Warning: PayPerPost May Be Hazardous To Your Google Ranking

12/28/2006

Google_logo High search rankings are a big deal for a lot of bloggers - especially those who use their blog as a marketing /business strategy.  Be careful if you're in the pay per post mode.  Seems that our friends at Google don't like pay per post. In fact, paid text links can cause your blog to be devalued.

Matt Cutts of Google -  "Google wants to do a good job of detecting paid links. Paid links that affect search engines (whether paid text links or a paid review) can cause a site to lose trust in Google."

Heard it from: Rusty Brick, Search Engine Round Table who has an interesting post about  Paid Blog Reviews: ReviewMe & PayPerPost from multiple perspectives: search engines, advertiser, SEO and the blog writer.

As for me, unless clearly stated, paid posts muck up the issue of trust and credibility; and I can't help but think that it hurts using social media/blogs as a research tool. Wonder what the folks at the social media research firms think.

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» Web Marketing Pay Per Post - where do you draw the line ? from Sante's Blog
As blogs increase their audience share and blogging is at the center of attention, there is an ongoing debate on the issue of pay per post - should bloggers accept money to review products and services ? ... [Read More]

Tracked on Jan 6, 2007 10:20:23 AM

Comments

The whole concept of PayPerPost just grosses me out terribly. It strips us of our credibility and reduces us to a bunch of shills who can be paid to say anything for a dollar. The thought of it just makes me feel dirty and cheap. That's not good...

Posted by: Tim Jackson on Dec 29, 2006 1:54:18 PM

Where is the line drawn between things like PPP and affiliate marketing, though? I've never used PPP, but I love to read, and I write a lot of book reviews and use my Amazon affilate link. Do those posts make me a "shill"?

Posted by: Leigh-Ann on Dec 30, 2006 9:21:41 PM

My thoughts would be that affiliate marketing is usually just a link while PPP is opinion/review. In true bloggy style I would think that both should be disclosed. We're all figuring this stuff out together. I think if you keep the blog mantra top of mind: honesty, transparency, authenticity and a throw in that passion .. you'll never be too far off the mark.

Posted by: Toby on Dec 30, 2006 10:02:29 PM

Your thoughts are right on the money but I think that there is a lot more that can be added to it. One of the best resources that I have found has been an article published by Jason Ryan Isaksen about pay per post and affiliate marketing. I have a copy of his article on pay per post and how it is going to effect the internet in 2007. I can post it here if that would be legal. I would really like you to read it to give me insight on the validity of his views. Have you ever hear of this Jason Ryan Isaksen person? Your insight would be greatly appreciated.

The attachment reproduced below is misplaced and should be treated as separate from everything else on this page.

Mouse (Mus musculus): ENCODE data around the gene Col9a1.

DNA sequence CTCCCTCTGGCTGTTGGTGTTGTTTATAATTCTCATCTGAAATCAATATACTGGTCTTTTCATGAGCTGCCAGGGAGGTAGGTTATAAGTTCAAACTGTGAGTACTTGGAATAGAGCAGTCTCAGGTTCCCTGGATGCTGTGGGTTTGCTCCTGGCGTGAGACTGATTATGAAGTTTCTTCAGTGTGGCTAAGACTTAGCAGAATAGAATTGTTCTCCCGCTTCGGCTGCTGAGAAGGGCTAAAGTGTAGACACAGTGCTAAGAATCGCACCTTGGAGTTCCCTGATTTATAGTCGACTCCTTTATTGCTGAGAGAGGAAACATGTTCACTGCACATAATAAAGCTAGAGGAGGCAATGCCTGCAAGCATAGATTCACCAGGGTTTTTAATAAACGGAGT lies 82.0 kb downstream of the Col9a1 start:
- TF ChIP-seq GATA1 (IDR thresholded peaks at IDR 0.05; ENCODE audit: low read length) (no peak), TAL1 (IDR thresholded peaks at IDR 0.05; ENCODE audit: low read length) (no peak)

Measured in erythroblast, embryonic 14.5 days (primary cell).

Sirjesse

Posted by: sirjesse on Jan 4, 2007 12:12:07 PM

Hi Guys, I work in insurance marketing but I definitely have an opinion when it comes to bloggers and payments for comment. I just think it's pushing things. I mean blogs really should be editorial, not advertorial. If blogging just turns into an advertising push, people are going to turn off it altogether. Just my thoughts of course though! Love this blog by the way!

Posted by: Michaela Roberts on Feb 16, 2007 9:30:57 AM

http://tinyurl.com/3yb5qq

Michaela -
I stated out with very strong feelings about PPP; however, slowly my thoughts are changing towards .. it's not going to go away so let's put the emphasis on transparency and honesty.

By the way have you seen that our British cousins have passed a law that prohibits people from posting reviews of their own products under false names. The law applies to all types of product postings, ranging from those of authors who review their own books on Amazon.com to marketers who create phony blogs to promote their products. http://tinyurl.com/3yb5qq

Posted by: Toby on Feb 16, 2007 9:46:46 AM

I think their is a difference between true affiliate marketing which is pay-per-performance, as opposed to pay-per-click. With pay-per-click, publishers can take advantage of what could have been a sincere marketing strategy. With pay-per-performance, advertisers are only profiting when a step has been taken, such as requesting info or signing up for a product. Let's not knock affiliate marketing just yet.

Posted by: Becky M on Apr 3, 2008 7:11:53 PM

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